POLES v. GLASS

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District Court of Appeal, Second District, Division 1, California.

Barnett B. POLES, Plaintiff and Respondent, v. Simon GLASS, Defendant and Appellant.

Civ. 20882.

Decided: October 25, 1955

Samuel Maidman, Los Angeles, for appellant. William Strong, Beverly Hills, for respondent.

Plaintiff, Barnett B. Poles, entered into a written agreement with defendant, Simon Glass, to perform services as general construction supervisor and construction superintendent of a building that Mr. Glass intended to construct. Then Mr. Glass built a ten-unit apartment building, but he did not tell Mr. Poles anything about it. When Mr. Poles learned that the building had been completed without his services, he demanded payment as provided in the agreement. Mr. Glass refused to pay him anything. In this action for breach of the contract, the trial court found in favor of Mr. Poles, and Mr. Glass appeals from the judgment.

Mr. Glass contends that there was no consideration for the agreement; that it is uncertain, indefinite, ambiguous, and lacking in mutuality, and unenforceable for those reasons; that Mr. Poles released Mr. Glass from any and all obligation under the agreement; that the building as constructed did not establish a breach of the contract, in view of the use of the word ‘only’ as it appears in the writing; that the trial court should have allowed something in mitigation of damages; and that in some respects the findings do not support the judgment.

Portions of the agreement essential to an understanding of the controversy are as follows:

‘Glass hereby agrees to hire, and Poles hereby agrees to be engaged by Glass, as general construction supervisor and construction superintendent on the next immediate construction project of Glass only or by any association or corporation that Glass has an interest in.

‘The duties of Poles shall be that of General Superintendent of the job, procuring bids from sub-contractors, coordinating the work of the sub-contractors, and cooperating with the engineers and architects that may be employed.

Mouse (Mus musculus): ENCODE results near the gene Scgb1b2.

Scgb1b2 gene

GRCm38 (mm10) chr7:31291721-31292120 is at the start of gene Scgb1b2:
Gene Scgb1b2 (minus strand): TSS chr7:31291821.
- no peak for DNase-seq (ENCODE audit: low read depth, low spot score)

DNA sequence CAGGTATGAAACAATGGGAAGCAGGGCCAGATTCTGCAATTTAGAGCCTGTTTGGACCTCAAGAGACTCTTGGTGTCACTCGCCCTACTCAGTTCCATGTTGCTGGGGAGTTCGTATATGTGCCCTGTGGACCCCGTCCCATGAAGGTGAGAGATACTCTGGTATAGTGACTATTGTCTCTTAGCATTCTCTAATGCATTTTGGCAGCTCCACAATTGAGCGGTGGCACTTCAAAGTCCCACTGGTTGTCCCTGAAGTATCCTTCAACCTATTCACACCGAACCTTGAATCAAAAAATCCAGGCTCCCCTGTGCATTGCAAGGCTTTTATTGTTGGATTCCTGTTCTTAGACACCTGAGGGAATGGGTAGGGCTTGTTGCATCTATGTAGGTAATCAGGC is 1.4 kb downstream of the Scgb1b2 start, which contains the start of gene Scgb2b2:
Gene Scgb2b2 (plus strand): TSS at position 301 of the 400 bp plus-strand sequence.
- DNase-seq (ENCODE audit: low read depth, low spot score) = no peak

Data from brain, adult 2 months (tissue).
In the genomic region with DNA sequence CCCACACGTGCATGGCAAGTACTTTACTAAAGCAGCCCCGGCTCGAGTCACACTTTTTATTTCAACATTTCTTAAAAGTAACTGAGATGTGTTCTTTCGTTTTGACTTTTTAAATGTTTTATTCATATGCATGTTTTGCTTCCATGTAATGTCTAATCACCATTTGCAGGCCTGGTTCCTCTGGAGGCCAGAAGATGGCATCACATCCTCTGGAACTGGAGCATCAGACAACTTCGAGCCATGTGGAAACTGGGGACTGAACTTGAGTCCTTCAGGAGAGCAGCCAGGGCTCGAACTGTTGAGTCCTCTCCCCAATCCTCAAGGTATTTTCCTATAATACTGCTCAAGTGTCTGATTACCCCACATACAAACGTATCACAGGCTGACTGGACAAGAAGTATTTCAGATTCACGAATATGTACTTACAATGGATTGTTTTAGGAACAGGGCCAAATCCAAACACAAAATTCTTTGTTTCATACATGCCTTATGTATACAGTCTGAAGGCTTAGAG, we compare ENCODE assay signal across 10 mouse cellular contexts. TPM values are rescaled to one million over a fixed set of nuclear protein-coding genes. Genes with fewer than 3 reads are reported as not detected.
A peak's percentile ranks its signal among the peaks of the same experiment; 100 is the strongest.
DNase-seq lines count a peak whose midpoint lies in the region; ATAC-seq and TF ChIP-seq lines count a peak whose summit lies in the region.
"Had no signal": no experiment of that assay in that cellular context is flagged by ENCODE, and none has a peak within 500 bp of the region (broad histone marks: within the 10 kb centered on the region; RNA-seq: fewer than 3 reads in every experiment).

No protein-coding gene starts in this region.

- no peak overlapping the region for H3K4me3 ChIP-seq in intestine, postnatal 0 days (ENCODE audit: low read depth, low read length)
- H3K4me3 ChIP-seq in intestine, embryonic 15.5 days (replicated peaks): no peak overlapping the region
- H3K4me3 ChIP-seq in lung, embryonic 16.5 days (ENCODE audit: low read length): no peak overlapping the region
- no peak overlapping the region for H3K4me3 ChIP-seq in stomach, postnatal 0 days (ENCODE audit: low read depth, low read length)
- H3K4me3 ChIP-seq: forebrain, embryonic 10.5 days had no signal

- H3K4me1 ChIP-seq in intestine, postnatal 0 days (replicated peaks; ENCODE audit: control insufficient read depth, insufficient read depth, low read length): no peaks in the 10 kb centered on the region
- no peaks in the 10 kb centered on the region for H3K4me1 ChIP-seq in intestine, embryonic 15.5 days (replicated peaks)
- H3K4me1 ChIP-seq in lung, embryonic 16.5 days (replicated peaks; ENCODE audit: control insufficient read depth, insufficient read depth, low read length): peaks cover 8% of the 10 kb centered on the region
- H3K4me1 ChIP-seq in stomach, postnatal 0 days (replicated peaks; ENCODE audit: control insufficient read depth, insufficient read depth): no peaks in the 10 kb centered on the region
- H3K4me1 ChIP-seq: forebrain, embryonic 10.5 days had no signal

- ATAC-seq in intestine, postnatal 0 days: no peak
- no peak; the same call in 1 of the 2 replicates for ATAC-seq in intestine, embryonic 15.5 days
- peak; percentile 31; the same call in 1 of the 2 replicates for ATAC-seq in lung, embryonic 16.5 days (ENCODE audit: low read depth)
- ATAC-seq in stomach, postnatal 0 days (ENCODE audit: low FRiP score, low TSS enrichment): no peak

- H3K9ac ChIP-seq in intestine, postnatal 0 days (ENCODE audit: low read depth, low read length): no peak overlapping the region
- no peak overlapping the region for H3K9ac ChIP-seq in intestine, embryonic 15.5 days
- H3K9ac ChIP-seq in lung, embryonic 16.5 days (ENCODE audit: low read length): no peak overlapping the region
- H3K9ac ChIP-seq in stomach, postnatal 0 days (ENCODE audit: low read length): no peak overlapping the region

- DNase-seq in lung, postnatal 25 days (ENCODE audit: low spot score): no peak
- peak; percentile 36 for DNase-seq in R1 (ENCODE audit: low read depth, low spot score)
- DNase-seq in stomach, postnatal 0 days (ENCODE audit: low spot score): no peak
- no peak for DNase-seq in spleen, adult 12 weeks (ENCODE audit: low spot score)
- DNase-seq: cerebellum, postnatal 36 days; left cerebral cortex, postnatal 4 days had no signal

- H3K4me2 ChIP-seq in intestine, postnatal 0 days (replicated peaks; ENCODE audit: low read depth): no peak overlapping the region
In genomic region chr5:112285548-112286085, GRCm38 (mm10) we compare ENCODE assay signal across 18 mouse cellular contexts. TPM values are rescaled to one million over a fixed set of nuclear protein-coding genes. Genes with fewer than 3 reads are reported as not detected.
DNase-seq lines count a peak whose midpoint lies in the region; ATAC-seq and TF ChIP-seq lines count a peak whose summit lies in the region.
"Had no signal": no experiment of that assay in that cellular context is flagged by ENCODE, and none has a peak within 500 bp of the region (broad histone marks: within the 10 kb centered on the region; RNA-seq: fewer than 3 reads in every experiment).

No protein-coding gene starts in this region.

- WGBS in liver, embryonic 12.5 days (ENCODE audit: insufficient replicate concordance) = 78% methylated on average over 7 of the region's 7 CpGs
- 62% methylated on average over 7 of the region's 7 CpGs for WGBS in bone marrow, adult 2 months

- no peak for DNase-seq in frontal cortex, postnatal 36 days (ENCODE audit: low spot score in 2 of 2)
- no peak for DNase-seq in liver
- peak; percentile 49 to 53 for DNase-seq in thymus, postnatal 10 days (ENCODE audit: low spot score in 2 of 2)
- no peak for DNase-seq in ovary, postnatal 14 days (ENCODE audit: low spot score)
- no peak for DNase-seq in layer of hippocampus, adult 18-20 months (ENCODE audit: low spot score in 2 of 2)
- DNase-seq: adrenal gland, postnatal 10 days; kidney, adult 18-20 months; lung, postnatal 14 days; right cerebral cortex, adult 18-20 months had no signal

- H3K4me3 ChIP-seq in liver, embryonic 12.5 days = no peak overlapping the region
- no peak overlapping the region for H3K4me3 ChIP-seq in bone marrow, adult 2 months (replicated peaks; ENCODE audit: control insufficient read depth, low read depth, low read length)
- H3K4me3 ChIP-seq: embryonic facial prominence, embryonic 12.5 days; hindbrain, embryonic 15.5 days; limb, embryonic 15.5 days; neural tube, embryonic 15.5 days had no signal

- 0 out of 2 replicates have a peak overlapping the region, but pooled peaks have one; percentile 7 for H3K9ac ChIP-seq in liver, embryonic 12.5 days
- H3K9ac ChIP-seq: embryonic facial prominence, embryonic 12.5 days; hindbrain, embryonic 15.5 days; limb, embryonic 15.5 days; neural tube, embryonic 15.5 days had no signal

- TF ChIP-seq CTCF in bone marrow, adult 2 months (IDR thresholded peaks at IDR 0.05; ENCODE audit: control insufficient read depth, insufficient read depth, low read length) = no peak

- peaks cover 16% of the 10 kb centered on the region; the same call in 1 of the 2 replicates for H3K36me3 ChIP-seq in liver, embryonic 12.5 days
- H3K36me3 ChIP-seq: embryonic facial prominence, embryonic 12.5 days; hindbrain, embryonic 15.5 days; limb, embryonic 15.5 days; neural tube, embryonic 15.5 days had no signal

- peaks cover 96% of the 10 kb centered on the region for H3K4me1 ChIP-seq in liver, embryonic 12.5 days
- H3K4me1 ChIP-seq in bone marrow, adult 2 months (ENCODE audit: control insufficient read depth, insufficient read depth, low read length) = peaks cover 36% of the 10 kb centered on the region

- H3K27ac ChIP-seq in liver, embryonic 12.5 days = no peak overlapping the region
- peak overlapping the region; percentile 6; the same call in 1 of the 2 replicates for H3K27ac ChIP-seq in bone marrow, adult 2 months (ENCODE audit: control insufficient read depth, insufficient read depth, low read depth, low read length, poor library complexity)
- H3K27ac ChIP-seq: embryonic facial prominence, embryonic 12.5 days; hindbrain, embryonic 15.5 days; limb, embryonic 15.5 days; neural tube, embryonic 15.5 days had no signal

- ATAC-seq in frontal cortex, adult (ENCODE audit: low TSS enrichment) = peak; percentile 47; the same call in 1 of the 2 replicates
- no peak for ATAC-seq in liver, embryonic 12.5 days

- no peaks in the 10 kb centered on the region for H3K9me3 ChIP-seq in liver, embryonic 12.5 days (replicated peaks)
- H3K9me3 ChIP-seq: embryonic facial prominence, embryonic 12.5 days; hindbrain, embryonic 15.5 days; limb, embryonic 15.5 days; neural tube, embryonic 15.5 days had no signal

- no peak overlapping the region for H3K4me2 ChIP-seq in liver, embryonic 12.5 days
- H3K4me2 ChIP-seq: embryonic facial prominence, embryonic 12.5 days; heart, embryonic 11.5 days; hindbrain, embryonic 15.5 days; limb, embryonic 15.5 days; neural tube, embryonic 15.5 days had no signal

‘For his services aforesaid, Glass shall pay to Poles a sum equal to ten (10%) percent of the total net cost of construction. The total net cost of construction shall be deemed to include material and labor used in construction thereof.’

Mr. Glass' contention that the agreement is without consideration is untenable. His answer to the complaint admitted the due execution of, and consideration for the agreement. On the trial he stated that he made no claim of lack of consideration as a defense.

In addition it may be said that the agreement itself is presumptive evidence of consideration. Civil Code, § 1614; Payne v. Crossley, 115 Cal.App.2d 72, 75, 251 P.2d 675.

In support of his second and fourth contentions defendant argues in his brief:

‘The contract in question is further indefinite as respects the word ‘only,’ and by the terms ‘next immediate construction project,’ ‘general superintendent, general construction supervisor,’ and ‘construction superintendent.’ Plaintiff's interpretation of the meaning of the latter terms was that he could devote only a portion of his time to the job—that he need not be there all the time. On the other hand, defendant testified that it was his intent that plaintiff devote all of his time to the job. This testimony demonstrates that there never was a meeting of the minds of the parties. Further, there was no finding by the trial court to resolve such conflict.'

Defendant makes another point with reference to the word ‘only.’ He testified that that word was inseted in the writing to limit its application to a certain 44-unit construction job he then contemplated, and no other, which project never materialized.

These arguments are answered by the terms of the agreement and its construction by the trial court. When such construction appears to be consistent with the intent of the parties an appellate court will not substitute another construction. Universal Sales Corp. v. California etc. Mfg. Co., 20 Cal.2d 751, 761, 128 P.2d 665.

As stated in that case the fundamental canon of construction of contracts generally is the ascertainment of the intention of the parties. Civil Code, § 1636. The court may look to the circumstances surrounding the making of the agreement, including the object, nature, and subjectmatter of the writing, and place itself in the same situation in which the parties found themselves at the time of contracting.

Evidence as to whether or not plaintiff released defendant from the obligations of the contract is in conflict. One man testified to facts from which one inference could have been drawn; the other man testified to the contrary. Under familiar rules of appellate procedure, the determination of the trial court in such circumstances is binding upon this Court. It was the province of the judge to decide, and it cannot be said that his decision was error.

There is no evidence that would justify a finding of mitigation of damages. Under the agreement plaintiff was not required to work full time for defendant.

The findings as a whole adequately support the judgment.

The judgment is affirmed.

DRAPEAU, Justice.

WHITE, P. J., and DORAN, J., concur.